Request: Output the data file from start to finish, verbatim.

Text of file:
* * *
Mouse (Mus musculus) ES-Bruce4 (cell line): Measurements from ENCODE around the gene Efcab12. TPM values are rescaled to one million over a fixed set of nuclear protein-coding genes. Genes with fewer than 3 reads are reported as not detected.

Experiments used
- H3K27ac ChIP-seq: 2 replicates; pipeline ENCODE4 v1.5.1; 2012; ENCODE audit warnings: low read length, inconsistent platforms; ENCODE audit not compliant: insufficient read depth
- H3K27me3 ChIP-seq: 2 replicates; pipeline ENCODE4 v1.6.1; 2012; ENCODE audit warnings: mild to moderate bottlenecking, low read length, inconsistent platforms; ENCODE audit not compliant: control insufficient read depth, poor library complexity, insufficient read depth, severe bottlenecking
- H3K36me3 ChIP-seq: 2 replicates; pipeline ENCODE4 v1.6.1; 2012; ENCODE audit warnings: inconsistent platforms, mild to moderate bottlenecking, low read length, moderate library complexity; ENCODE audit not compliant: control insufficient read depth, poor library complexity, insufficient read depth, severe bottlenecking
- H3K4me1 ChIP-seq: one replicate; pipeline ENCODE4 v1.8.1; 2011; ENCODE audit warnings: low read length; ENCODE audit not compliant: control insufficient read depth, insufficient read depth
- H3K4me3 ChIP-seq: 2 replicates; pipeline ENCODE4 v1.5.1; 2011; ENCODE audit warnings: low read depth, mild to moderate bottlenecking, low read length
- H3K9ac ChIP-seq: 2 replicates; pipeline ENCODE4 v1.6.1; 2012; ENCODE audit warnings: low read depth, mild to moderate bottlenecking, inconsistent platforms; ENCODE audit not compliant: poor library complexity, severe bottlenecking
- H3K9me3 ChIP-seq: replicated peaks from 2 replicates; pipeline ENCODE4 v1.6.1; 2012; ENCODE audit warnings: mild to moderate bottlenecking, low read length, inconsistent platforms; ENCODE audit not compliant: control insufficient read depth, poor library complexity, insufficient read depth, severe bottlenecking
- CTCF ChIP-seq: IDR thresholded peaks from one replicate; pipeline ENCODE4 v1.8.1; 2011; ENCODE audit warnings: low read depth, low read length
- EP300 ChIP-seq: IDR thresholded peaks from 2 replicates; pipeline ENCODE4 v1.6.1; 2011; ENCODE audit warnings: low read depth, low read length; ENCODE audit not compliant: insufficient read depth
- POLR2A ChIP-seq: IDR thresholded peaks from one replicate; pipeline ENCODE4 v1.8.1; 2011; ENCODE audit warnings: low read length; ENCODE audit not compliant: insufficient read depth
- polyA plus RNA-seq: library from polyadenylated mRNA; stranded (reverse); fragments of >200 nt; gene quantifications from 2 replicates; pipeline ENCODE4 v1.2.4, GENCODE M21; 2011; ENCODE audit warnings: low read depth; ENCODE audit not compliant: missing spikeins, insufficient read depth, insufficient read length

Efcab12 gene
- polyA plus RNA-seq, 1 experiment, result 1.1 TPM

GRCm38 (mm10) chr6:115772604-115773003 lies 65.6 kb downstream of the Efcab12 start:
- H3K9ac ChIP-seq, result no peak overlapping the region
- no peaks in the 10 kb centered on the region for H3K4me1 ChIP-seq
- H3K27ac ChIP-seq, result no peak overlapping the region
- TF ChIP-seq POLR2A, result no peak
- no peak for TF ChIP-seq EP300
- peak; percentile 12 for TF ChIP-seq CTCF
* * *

Mouse (Mus musculus) ES-Bruce4 (cell line): Measurements from ENCODE around the gene Efcab12. TPM values are rescaled to one million over a fixed set of nuclear protein-coding genes. Genes with fewer than 3 reads are reported as not detected.

Experiments used
- H3K27ac ChIP-seq: 2 replicates; pipeline ENCODE4 v1.5.1; 2012; ENCODE audit warnings: low read length, inconsistent platforms; ENCODE audit not compliant: insufficient read depth
- H3K27me3 ChIP-seq: 2 replicates; pipeline ENCODE4 v1.6.1; 2012; ENCODE audit warnings: mild to moderate bottlenecking, low read length, inconsistent platforms; ENCODE audit not compliant: control insufficient read depth, poor library complexity, insufficient read depth, severe bottlenecking
- H3K36me3 ChIP-seq: 2 replicates; pipeline ENCODE4 v1.6.1; 2012; ENCODE audit warnings: inconsistent platforms, mild to moderate bottlenecking, low read length, moderate library complexity; ENCODE audit not compliant: control insufficient read depth, poor library complexity, insufficient read depth, severe bottlenecking
- H3K4me1 ChIP-seq: one replicate; pipeline ENCODE4 v1.8.1; 2011; ENCODE audit warnings: low read length; ENCODE audit not compliant: control insufficient read depth, insufficient read depth
- H3K4me3 ChIP-seq: 2 replicates; pipeline ENCODE4 v1.5.1; 2011; ENCODE audit warnings: low read depth, mild to moderate bottlenecking, low read length
- H3K9ac ChIP-seq: 2 replicates; pipeline ENCODE4 v1.6.1; 2012; ENCODE audit warnings: low read depth, mild to moderate bottlenecking, inconsistent platforms; ENCODE audit not compliant: poor library complexity, severe bottlenecking
- H3K9me3 ChIP-seq: replicated peaks from 2 replicates; pipeline ENCODE4 v1.6.1; 2012; ENCODE audit warnings: mild to moderate bottlenecking, low read length, inconsistent platforms; ENCODE audit not compliant: control insufficient read depth, poor library complexity, insufficient read depth, severe bottlenecking
- CTCF ChIP-seq: IDR thresholded peaks from one replicate; pipeline ENCODE4 v1.8.1; 2011; ENCODE audit warnings: low read depth, low read length
- EP300 ChIP-seq: IDR thresholded peaks from 2 replicates; pipeline ENCODE4 v1.6.1; 2011; ENCODE audit warnings: low read depth, low read length; ENCODE audit not compliant: insufficient read depth
- POLR2A ChIP-seq: IDR thresholded peaks from one replicate; pipeline ENCODE4 v1.8.1; 2011; ENCODE audit warnings: low read length; ENCODE audit not compliant: insufficient read depth
- polyA plus RNA-seq: library from polyadenylated mRNA; stranded (reverse); fragments of >200 nt; gene quantifications from 2 replicates; pipeline ENCODE4 v1.2.4, GENCODE M21; 2011; ENCODE audit warnings: low read depth; ENCODE audit not compliant: missing spikeins, insufficient read depth, insufficient read length

Efcab12 gene
- polyA plus RNA-seq, 1 experiment, result 1.1 TPM

GRCm38 (mm10) chr6:115772604-115773003 lies 65.6 kb downstream of the Efcab12 start:
- H3K9ac ChIP-seq, result no peak overlapping the region
- no peaks in the 10 kb centered on the region for H3K4me1 ChIP-seq
- H3K27ac ChIP-seq, result no peak overlapping the region
- TF ChIP-seq POLR2A, result no peak
- no peak for TF ChIP-seq EP300
- peak; percentile 12 for TF ChIP-seq CTCF